Everyone loves the idea of ultra-violent future sports, right? For those of us who were brought up in the 1980s, there were times when it seemed certain that by 2018, we’d all live in a dystopian wasteland run by warring gangs who pit the common folk against each other in grizzly bouts of mortal combat. Thankfully, such appalling sport is reserved for politicians, whilst the rest of us must make do with more mundane pastimes such as computer and board games, which is what brings me to Dreadball Second Edition.
Set in a near-future vision of shadow chrome and neon, Dreadball Second Edition (from now on just Dreadball) is a directly competitive, arena-based sports game where two teams participate in a relatively violent spectator sport that is reminiscent of basketball. Centred around a tug-of-war scoring system and featuring several ways to score, Dreadball offers more flexible ways to play than most games of the sort and it also plays out faster.
In the base game, the two opposing teams are the Ninth Moon Tree Sharks and the Draconis Allstars, or in other words, a team of lizardmen versus a group of robots linked by a sentient AI. The original game featured the classic combination of orcs versus humans (just as Blood Bowl does) but the inclusion of entirely different, more interesting teams is welcome. That said, Dreadball now supports something like thirty teams in all, with many different options having been released in the past five years.
The box also contains a clear information sheet about each team, as well as a captain miniature and a separate stat sheet for each. The inclusion of captains is a nice feature because it allows players to dabble with some of the more complex and interesting rules, which do not otherwise rear their heads when playing with the base game alone. What I’m basically referring to here is a keyword system which works much like it does in other games — ‘nimble’, for example, benefits small and agile players, whilst ‘linked’ is used to represent the neural net the Draconis All Stars benefit from.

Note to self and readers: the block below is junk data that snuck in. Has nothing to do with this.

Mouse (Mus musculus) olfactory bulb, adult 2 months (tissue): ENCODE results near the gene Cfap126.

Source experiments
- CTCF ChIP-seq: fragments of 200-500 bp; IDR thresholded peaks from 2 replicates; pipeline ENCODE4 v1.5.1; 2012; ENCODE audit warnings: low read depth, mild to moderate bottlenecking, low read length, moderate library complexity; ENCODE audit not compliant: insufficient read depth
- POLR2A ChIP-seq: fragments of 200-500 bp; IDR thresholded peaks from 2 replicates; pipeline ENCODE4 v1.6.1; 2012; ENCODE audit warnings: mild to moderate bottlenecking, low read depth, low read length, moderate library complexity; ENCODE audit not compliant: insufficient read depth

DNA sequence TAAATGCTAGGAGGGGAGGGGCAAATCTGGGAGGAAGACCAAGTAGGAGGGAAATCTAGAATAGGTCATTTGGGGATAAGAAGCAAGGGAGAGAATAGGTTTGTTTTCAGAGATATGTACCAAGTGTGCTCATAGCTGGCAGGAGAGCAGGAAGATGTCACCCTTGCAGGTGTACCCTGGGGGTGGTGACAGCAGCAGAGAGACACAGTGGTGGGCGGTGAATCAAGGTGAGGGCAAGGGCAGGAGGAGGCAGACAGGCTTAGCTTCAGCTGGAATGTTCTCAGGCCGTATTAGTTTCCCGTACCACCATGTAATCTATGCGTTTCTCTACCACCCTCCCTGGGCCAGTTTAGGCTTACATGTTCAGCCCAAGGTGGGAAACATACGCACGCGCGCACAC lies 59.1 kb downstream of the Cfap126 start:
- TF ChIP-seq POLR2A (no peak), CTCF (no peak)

In broad terms, Dreadball is on a par with the average tabletop sports game, although it uses a smart dice-based system that lets both good and bad luck influence the game in exciting ways. More or less every action involves either opposed or unopposed dice rolls, with the number of dice rolled determined by a number of memorable factors and the outcome being a known measure of success.
Most of these success factors (as well as the number of dice rolled for each action) are determined by the class (or position) of the player who wants to undertake the action. In the basic game, there are three types of player, known as Strikers, Jacks and Guards. Strikers are fast and can pick up the ball and throw it efficiently, whilst Guards can’t pick it up at all, but get bonuses in slam situations. The Jacks can pick up, throw and slam, but don’t receive any particular bonuses for actions.
To give an example of how dice rolling works, let’s look at a slam example. Let’s say a Guard runs up behind a Striker and slams them. This would trigger an opposed roll in which the two players attempt to roll more successes than the other. The Guard rolls five dice (a basic three, plus one for being on the run and one for attacking from the rear) whilst the Striker rolls three (the normal three, plus one for being a Striker [evasive] and minus one for being charged from the rear).
In the example above, whoever rolls the most successes (versus strength for the Guard and agility for the Striker) wins the slam contest. There are a number of possible connotations here — for example if the Striker wins, they can move one space away and turn to face, whilst if they had been slammed from the front, they may have been able to counter-slam.
If any sixes are rolled, an additional die can be rolled. Whenever a success doubles the value of the opposed roll, there are further benefits, such as an extra action or, possibly additional fan support. I should also mention that slamming from the rear could be considered a foul, so if the slammed player remembers to call it as such, the on-board referee will be activated and may punish or even disqualify the offending player.